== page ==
This Teen Doesn't Seem To Understand What's Wrong With Cultural Appropriation

This Teen Doesn't Seem To Understand What's Wrong With Cultural Appropriation

Instagram model Emma Hallberg has been accused of black-fishing, and her response is legendary in all the wrong ways.


What the heck is black-fishing? To me, it sounds like a poker reference. However, listen up...because black-fishing is just the new, less blatant version of blackface.

The origins of blackface date back to the 1820s, when it emerged as a form of white racist entertainment in the initial minstrel shows. While blackface appropriates Black culture with the intent of mocking an entire race, black-fishing is done in an effort to profit off it.

To get technical, black-fishing is when a person who IS NOT Black pretends to be Black on his/her/their social media by culturally appropriating Black features in an attempt to gain "cough, cough"...that's right ATTENTION! Individuals engaging in black-fishing are mimicking Black features because in doing so, they acquire anything from notice to compliments to even money and endorsements.

Recently, nineteen-year-old, Swedish model Emma Hallberg was ROASTED, and I mean ROASTED for doing just that.

Based on her current social media accounts, Hallberg appears to be a light-skinned Black woman.

Hallberg Google Images

Prior to the recent controversy, many believed Hallberg was a woman of color. However, after a photo was leaked on Twitter comparing an old photo of Hallberg to a new one, people were quick to criticize the WHITE woman who has denied ever referring to herself as a person of color. She says everything about her is natural and suntanning is the only reason her skin is darker. Hallberg has continued portraying herself as Black and has continued allowing people to believe she is Black. All the while, she is making mad money off it. I'll just leave the picture below and you can see how you feel about it.

New vs. Old Photo of Hallberg Google Images

So, why is she doing it? Well, because she looks amazing. No denying she is a beautiful woman. However, Hallberg only began gaining followers and making money once she began photographing herself with Black features. And see, that's the thing: being Black is cooooooool now. Yeah, it's cool...until you get stopped by the police.

Even if I was to give Hallberg the benefit of the doubt and believe her when she says she has never intentionally altered her appearance to appear a certain way, there's still an issue with this. People of color today are either celebrating her beauty under the impression she is a POC, or they are aware she is a fraud and had to explain through historical context why cultural appropriation is NOT OKAY. Hallberg's actions may have been unintentional, but her refusal to acknowledge any wrongdoing makes the stunt all the more offensive.

I'm only going to say this once because I shouldn't have to say it at all. PEOPLE OF COLOR ARE NOT RESPONSIBLE FOR EDUCATING WHITE PEOPLE ON ISSUES CONCERNING RACISM. This goes for issues of cultural appropriation, colorblindness, ignorance, microaggressions, etc. However, POC have and will continue to help spread awareness regarding racial injustices because their livelihood depends on it.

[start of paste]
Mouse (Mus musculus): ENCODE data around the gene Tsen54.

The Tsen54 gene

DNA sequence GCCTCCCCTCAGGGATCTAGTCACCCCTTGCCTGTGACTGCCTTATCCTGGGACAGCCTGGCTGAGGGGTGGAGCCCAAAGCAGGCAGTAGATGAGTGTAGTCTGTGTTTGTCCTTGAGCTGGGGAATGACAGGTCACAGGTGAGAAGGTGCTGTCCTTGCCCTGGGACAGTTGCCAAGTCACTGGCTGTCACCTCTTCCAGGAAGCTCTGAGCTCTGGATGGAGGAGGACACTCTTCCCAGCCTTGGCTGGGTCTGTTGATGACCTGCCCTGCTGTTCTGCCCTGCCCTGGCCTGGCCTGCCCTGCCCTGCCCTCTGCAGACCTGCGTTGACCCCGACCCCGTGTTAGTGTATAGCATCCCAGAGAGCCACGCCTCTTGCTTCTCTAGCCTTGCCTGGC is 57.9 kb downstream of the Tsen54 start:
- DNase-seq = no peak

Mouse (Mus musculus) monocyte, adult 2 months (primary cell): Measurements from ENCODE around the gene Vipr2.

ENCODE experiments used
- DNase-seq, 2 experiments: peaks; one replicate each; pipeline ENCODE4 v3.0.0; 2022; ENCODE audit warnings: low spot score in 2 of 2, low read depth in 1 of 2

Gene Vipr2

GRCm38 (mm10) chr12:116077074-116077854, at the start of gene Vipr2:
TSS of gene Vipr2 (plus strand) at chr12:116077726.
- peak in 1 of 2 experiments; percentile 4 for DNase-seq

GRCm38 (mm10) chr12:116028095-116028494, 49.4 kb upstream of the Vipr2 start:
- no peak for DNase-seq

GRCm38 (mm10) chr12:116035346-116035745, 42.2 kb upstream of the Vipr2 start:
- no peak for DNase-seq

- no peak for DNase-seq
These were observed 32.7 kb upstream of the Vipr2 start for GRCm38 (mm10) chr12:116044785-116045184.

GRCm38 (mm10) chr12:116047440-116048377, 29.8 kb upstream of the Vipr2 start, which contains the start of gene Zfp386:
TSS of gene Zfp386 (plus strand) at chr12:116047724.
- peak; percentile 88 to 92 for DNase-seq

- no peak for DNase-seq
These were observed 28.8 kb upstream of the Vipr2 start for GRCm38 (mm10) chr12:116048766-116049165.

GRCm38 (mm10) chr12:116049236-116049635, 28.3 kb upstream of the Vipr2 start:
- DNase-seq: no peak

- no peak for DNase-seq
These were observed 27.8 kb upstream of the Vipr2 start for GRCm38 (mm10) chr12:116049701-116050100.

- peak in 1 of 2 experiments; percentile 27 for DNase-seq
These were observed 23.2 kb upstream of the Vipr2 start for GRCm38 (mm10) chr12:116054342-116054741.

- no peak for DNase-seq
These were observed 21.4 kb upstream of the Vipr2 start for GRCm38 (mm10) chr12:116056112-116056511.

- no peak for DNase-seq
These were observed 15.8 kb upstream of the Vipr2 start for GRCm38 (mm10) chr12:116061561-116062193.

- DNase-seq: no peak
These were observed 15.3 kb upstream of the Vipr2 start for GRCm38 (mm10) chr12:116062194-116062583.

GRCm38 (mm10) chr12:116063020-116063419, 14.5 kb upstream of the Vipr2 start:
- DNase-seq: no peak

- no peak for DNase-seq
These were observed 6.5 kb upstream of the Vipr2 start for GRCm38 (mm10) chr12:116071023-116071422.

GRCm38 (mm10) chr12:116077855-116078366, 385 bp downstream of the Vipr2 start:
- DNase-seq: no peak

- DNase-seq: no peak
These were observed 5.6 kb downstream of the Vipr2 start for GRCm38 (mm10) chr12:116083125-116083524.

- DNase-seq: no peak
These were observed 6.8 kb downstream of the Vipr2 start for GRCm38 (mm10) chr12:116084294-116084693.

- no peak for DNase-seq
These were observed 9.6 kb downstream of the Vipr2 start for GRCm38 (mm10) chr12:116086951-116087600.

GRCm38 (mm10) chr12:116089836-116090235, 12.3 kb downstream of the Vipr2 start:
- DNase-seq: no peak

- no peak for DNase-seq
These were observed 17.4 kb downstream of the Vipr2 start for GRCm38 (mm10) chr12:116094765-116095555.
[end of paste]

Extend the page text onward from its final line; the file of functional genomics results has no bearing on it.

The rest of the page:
So if you or anyone you know is black-fishing...just stop.

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Somehow, I Ended Up With The Best Roommate Known To Man

I've truly been blessed.


College can be a very stressful experience to prepare for. From orientation to selecting your classes for the semester, your responsibilities quickly pile up. On top of all that, you also have to find somebody who you will be sharing a room with for your first year of college.

After not sharing a room with my sister for several years, I was worried about going back to splitting a living space with someone else. Immediately after I finished submitting my application to finalize my commitment to Temple, the stress of finding a roommate sunk in. Rooms in the residential hall I wanted were filling up quickly, and I still didn't have a roommate.

I was trying to find a roommate, but everybody seemed to already have their living situation figured out. However, one day, I received a message from a girl named Tori. Little did I know, she would become my best friend. I saw her profile prior to on RoomSync, an app for finding roommates, so I was really excited when she messaged me.

We didn't meet until move-in day, which made me a little bit anxious, but right from the start, everything clicked. We have lots of similar interests and living standards. Even though our majors are totally different, hers being biology and mine is English, that didn't stop us from being friends and enjoy spending time with one another.

In just the first weekend, Tori discovered that I hadn't seen a lot of movies that I should have seen growing up. From that point on, she created a list of various movies, and every weekend we watched at least one movie together. I don't think she has shown me a movie that I haven't liked yet, and I'm so glad that we started this tradition.

On top of movies, Tori has also expanded my music taste, which is a very hard thing to do. I couldn't be happier that she introduced me to Dean Lewis and Noah Kahan and then persuaded me to go to their concert in October with her. In general, she has got me more into music and is increasing my knowledge about music overall.